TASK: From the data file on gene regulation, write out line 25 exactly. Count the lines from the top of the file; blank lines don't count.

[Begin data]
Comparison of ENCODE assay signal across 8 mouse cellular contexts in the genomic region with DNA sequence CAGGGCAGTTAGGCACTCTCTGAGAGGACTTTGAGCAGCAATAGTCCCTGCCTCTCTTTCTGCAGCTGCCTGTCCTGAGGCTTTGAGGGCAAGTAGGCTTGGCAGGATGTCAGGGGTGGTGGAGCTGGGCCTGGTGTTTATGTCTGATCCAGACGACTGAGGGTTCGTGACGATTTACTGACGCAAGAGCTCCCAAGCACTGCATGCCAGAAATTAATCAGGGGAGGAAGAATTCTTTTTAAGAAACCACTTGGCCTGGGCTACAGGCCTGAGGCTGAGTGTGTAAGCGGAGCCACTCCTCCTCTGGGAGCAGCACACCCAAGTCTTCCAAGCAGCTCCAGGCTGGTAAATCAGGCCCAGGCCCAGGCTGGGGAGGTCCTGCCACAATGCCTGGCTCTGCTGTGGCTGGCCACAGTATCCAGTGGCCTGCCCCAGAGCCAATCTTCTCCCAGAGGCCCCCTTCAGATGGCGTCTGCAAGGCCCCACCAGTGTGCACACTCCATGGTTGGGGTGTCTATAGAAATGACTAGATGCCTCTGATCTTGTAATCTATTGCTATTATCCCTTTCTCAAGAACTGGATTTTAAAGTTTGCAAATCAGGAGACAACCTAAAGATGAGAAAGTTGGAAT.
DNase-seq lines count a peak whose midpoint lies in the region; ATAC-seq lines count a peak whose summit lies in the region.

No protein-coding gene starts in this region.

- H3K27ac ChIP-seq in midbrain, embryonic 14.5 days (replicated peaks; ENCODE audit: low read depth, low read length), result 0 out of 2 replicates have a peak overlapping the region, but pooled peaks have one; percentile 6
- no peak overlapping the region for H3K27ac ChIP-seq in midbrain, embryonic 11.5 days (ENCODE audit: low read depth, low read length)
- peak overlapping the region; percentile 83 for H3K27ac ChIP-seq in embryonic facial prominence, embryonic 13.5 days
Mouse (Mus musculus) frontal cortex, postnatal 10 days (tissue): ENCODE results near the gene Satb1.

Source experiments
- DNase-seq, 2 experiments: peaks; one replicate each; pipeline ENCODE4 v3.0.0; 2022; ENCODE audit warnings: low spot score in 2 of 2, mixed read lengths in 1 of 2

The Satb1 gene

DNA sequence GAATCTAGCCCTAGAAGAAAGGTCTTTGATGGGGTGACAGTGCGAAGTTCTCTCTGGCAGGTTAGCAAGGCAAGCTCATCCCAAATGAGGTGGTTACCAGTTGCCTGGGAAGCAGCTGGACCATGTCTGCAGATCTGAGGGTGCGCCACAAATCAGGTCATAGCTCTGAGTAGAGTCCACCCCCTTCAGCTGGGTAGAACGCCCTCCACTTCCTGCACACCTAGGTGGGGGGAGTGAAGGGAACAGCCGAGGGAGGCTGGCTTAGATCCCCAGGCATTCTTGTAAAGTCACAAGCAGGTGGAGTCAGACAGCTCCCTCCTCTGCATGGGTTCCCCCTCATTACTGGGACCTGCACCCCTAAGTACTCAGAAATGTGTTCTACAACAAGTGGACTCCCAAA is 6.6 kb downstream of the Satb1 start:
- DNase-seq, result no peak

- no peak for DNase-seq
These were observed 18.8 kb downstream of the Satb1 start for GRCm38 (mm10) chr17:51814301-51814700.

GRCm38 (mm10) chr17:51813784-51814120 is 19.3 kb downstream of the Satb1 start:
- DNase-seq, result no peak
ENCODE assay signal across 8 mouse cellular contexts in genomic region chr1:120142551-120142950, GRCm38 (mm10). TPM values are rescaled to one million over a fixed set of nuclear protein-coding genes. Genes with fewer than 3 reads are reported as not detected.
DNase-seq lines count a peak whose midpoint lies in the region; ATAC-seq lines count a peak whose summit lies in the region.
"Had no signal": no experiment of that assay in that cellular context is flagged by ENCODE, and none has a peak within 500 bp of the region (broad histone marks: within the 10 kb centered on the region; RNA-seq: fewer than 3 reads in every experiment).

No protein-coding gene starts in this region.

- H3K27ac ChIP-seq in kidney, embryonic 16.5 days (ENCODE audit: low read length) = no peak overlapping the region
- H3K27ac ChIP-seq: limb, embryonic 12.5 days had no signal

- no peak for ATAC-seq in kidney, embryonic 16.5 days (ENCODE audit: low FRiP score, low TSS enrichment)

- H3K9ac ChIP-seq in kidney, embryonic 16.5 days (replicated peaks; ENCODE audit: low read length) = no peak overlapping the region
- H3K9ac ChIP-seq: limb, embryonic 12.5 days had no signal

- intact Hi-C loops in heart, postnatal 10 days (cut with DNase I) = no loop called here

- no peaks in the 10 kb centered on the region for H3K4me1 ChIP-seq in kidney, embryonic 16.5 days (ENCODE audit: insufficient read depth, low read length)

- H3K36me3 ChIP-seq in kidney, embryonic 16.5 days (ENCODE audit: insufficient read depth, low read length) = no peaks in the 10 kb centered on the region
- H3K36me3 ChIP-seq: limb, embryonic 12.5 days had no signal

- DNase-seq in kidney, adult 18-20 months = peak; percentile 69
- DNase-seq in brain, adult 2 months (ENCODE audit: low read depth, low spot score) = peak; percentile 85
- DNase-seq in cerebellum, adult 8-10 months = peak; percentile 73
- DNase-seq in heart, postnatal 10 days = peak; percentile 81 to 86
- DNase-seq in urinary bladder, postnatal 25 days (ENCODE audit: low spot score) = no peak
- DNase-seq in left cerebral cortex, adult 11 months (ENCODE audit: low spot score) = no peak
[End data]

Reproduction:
- H3K9ac ChIP-seq: limb, embryonic 12.5 days had no signal